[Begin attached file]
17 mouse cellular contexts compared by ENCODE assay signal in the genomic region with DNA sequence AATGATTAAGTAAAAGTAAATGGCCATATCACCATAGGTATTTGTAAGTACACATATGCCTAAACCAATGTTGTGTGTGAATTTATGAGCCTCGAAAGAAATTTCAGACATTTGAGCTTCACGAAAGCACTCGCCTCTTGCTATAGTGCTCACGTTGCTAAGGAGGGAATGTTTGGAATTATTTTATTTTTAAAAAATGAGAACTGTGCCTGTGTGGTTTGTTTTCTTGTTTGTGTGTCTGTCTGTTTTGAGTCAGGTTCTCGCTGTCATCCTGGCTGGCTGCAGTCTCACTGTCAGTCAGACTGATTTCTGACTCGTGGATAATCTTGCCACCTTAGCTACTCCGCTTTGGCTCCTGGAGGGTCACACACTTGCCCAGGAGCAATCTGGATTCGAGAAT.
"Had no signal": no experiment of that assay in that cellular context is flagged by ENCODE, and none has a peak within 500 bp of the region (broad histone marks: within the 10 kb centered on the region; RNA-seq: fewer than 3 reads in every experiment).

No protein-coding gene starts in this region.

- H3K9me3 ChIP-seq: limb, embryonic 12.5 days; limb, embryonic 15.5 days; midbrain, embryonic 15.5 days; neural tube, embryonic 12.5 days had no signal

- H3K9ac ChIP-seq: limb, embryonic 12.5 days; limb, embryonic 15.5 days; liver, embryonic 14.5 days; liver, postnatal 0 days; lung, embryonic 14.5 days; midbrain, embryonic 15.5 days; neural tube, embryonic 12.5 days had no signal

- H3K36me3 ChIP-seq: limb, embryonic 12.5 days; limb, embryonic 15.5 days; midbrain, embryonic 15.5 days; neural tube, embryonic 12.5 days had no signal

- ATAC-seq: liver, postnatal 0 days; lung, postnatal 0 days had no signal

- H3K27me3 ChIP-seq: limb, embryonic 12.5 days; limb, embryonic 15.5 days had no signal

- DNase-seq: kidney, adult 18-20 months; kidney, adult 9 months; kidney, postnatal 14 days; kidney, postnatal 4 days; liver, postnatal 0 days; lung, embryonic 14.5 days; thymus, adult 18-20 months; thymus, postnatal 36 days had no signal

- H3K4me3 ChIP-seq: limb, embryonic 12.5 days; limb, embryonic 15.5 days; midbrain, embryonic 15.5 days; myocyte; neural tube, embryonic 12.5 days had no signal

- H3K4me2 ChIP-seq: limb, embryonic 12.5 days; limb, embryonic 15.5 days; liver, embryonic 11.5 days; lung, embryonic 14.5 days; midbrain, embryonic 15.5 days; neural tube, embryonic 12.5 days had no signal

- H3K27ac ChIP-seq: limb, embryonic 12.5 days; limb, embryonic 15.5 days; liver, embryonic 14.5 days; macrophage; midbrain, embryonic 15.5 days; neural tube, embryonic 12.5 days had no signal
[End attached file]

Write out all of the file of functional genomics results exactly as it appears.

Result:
17 mouse cellular contexts compared by ENCODE assay signal in the genomic region with DNA sequence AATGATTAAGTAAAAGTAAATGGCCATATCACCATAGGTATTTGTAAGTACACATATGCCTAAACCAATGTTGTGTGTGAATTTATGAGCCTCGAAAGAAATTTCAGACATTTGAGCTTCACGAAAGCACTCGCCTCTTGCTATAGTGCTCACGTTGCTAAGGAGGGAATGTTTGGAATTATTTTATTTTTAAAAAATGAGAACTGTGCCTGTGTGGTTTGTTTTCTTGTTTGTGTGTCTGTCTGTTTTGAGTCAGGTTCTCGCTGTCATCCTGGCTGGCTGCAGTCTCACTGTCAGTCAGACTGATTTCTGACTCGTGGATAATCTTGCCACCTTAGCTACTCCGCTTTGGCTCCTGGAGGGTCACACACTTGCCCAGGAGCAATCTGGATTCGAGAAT.
"Had no signal": no experiment of that assay in that cellular context is flagged by ENCODE, and none has a peak within 500 bp of the region (broad histone marks: within the 10 kb centered on the region; RNA-seq: fewer than 3 reads in every experiment).

No protein-coding gene starts in this region.

- H3K9me3 ChIP-seq: limb, embryonic 12.5 days; limb, embryonic 15.5 days; midbrain, embryonic 15.5 days; neural tube, embryonic 12.5 days had no signal

- H3K9ac ChIP-seq: limb, embryonic 12.5 days; limb, embryonic 15.5 days; liver, embryonic 14.5 days; liver, postnatal 0 days; lung, embryonic 14.5 days; midbrain, embryonic 15.5 days; neural tube, embryonic 12.5 days had no signal

- H3K36me3 ChIP-seq: limb, embryonic 12.5 days; limb, embryonic 15.5 days; midbrain, embryonic 15.5 days; neural tube, embryonic 12.5 days had no signal

- ATAC-seq: liver, postnatal 0 days; lung, postnatal 0 days had no signal

- H3K27me3 ChIP-seq: limb, embryonic 12.5 days; limb, embryonic 15.5 days had no signal

- DNase-seq: kidney, adult 18-20 months; kidney, adult 9 months; kidney, postnatal 14 days; kidney, postnatal 4 days; liver, postnatal 0 days; lung, embryonic 14.5 days; thymus, adult 18-20 months; thymus, postnatal 36 days had no signal

- H3K4me3 ChIP-seq: limb, embryonic 12.5 days; limb, embryonic 15.5 days; midbrain, embryonic 15.5 days; myocyte; neural tube, embryonic 12.5 days had no signal

- H3K4me2 ChIP-seq: limb, embryonic 12.5 days; limb, embryonic 15.5 days; liver, embryonic 11.5 days; lung, embryonic 14.5 days; midbrain, embryonic 15.5 days; neural tube, embryonic 12.5 days had no signal

- H3K27ac ChIP-seq: limb, embryonic 12.5 days; limb, embryonic 15.5 days; liver, embryonic 14.5 days; macrophage; midbrain, embryonic 15.5 days; neural tube, embryonic 12.5 days had no signal